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Our Smell Universe

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Smell is notoriously subjective and hard to define. Odors can be perceived differently by different people depending on genetics, culture, past experience, the environment, and whether they’ve had a really bad sinus infection or not. Even worse, the same person can perceive the same smell differently at different times, depending on how the smell is described and other sensory fluctuations.

Leslie Vosshall’s Laboratory of Neurogenetics and Behavior at Rockefeller University studies how complex behaviors are influenced by the chemical senses in organisms ranging from mosquitoes to humans. In order to better understand how human odor perception varies, both within individuals at different times and between different people, the lab asked nearly 400 New Yorkers to describe and rate the intensity and pleasantness of 66 different smells, at the same time collecting demographic data (significantly more diverse than the typical study of undergraduate psychology students) as well as data about their eating habits and perfume usage, finding many instances of variability in how people perceive smells. The lab recently published their extensive survey titled “An olfactory demography of a diverse metropolitan population” in the open-access journal BMC Neuroscience. They’ve also made their data freely available (you can download the huge excel file here) for further analysis or data-mining.

Odor Descriptions from "An olfactory demography of a diverse metropolitan population"

This study has been ongoing for several years, and two years ago inspired Nicola Twilley’s wonderful Scratch-and-Sniff Map of New York’s olfactory psychogeography. Rather than mapping what people smell, the odors that they would encounter in different neighborhoods, she mapped how they smell, mapping odor preferences by neighborhood using homemade scratch-and-sniff stickers, sampling some of the variation in our smell universe.

Scratch-and-Sniff Smell Maps by Nicola Twilley

You can learn a lot more about the project from Edible Geography and from a detailed how-to in The Atlantic, as well as this video of a great talk Nicola gave about how we smell:

It’s a lovely project, allowing people to explore the city in an unexpected way, using their fingers and noses to encounter the invisible. At the gallery opening, visitors also created their own crowd-sourced map by smelling the 12 different scratch-and-sniff options, choosing their favorite and placing it on their neighborhood on a blank map. For this version the visitors also were also asked to describe their favorite smell by writing on the sticker. The descriptions are remarkably poetic and the variation is striking. The same smell is described as “New England museum,” “Altoid,” “Relax,” “Sunday June 23, 07:33am,” and most surprisingly, “CAT LITTER.” In the variation between preferences and descriptions, we see some of the way that odor can capture our imagination.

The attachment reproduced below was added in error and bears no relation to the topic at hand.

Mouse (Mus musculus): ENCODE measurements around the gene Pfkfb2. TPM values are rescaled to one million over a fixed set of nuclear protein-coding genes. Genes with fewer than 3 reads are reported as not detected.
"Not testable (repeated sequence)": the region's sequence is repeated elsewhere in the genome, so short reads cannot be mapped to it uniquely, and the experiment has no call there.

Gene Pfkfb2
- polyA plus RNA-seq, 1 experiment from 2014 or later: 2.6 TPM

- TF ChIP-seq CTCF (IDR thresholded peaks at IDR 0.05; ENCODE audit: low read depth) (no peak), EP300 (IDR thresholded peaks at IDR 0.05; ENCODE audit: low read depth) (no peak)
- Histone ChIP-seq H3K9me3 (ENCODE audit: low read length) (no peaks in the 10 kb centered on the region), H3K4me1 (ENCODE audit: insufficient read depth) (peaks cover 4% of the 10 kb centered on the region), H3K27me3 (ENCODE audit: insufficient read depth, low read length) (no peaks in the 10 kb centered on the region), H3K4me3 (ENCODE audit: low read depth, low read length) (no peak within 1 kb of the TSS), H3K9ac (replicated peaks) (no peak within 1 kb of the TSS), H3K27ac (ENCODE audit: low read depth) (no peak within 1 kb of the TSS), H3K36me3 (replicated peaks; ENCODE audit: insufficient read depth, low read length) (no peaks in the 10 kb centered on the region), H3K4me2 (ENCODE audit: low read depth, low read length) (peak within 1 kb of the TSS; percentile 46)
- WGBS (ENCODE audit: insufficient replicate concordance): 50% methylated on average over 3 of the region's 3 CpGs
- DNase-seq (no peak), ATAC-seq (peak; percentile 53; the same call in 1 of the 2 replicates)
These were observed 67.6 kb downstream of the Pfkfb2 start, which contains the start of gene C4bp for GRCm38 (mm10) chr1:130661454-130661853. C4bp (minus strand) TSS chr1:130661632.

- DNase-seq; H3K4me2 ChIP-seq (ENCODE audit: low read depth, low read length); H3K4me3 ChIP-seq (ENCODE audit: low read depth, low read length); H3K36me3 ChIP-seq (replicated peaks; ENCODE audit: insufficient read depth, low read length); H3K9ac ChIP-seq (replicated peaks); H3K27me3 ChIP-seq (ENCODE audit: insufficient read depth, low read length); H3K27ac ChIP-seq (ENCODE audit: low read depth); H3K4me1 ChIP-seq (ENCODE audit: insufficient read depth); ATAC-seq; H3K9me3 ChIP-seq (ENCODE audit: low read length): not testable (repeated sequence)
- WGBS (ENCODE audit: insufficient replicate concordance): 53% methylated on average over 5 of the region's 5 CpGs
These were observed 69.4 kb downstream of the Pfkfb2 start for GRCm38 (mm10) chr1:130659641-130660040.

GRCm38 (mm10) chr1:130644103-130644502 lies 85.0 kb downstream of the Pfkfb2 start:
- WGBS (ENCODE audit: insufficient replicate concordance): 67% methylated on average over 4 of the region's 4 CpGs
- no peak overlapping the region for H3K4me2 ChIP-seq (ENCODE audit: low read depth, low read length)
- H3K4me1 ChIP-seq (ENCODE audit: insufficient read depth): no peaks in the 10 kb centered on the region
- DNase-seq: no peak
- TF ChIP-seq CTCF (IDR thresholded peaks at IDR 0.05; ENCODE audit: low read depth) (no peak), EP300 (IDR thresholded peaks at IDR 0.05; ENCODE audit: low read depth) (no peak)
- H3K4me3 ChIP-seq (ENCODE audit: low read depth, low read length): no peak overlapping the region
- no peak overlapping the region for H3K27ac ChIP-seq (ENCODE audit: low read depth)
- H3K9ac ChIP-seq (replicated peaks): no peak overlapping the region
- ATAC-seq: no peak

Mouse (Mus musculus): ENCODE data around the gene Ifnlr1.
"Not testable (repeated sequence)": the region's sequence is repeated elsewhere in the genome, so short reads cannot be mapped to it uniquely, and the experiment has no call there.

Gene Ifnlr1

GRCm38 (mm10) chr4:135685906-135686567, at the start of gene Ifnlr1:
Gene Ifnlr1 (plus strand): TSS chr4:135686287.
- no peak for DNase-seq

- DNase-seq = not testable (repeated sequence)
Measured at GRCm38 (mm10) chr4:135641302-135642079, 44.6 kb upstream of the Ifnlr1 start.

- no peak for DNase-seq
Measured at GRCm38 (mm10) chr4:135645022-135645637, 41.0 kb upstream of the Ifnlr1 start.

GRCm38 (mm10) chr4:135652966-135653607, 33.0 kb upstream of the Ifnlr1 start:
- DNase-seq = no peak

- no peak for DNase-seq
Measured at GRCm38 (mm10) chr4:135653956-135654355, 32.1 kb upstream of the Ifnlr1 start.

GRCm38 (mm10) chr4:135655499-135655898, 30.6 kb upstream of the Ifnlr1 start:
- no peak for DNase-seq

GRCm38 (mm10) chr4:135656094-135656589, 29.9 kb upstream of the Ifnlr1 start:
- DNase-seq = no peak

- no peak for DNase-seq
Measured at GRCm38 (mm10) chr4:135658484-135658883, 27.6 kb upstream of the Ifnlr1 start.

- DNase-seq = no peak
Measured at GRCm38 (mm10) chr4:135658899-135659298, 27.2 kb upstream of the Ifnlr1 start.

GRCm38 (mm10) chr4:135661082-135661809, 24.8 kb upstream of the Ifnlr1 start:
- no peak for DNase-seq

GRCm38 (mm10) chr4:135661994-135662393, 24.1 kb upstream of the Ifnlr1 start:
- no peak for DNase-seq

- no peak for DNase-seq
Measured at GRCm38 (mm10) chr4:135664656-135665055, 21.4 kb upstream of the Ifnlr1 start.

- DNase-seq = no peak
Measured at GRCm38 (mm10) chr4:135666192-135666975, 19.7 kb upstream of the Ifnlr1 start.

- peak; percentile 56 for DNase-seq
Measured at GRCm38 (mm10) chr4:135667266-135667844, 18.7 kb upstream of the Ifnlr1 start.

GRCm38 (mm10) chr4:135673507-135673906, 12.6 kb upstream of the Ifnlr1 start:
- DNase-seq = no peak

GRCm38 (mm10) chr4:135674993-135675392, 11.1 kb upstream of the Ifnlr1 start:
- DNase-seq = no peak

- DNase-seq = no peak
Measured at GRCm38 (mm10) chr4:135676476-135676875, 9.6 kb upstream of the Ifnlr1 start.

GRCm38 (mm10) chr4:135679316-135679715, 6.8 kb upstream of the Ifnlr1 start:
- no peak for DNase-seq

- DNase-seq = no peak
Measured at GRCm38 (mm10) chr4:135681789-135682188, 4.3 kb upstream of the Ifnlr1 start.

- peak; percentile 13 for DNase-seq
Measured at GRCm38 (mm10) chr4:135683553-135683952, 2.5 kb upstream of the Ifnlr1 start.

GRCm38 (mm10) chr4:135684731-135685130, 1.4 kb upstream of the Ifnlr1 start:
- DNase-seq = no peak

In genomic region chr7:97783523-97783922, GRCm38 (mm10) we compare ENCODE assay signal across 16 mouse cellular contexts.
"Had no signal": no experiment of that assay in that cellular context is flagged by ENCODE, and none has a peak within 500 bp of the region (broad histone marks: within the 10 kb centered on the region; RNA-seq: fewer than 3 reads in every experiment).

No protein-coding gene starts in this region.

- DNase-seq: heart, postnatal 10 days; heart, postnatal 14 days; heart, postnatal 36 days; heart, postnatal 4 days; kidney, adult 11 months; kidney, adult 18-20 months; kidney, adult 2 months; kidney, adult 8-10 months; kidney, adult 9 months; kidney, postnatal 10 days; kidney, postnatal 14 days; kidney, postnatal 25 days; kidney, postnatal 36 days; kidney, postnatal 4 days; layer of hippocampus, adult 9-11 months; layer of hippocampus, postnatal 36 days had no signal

Odor Descriptions from the Scratch-and-Sniff Map

Christina Agapakis About the Author: Christina Agapakis is a biological designer who blogs about biology, engineering, engineering biology, and biologically inspired engineering. Follow on Twitter @thisischristina.

The views expressed are those of the author and are not necessarily those of Scientific American.

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  1. 1. jtdwyer 8:26 pm 10/21/2012

    Thank you so much for the reference and link to “The university student as a model organism!” It should be developed into a policy for representative sampling of targeted populations and/or restrictions on the scope of conclusions that can be drawn from a population sampling.

    The fields of sociology and psychology seem to be particularly guilty of drawing universal conclusions about humanity from a “random” sampling of a few volunteer local university undergraduate students…

    Link to this

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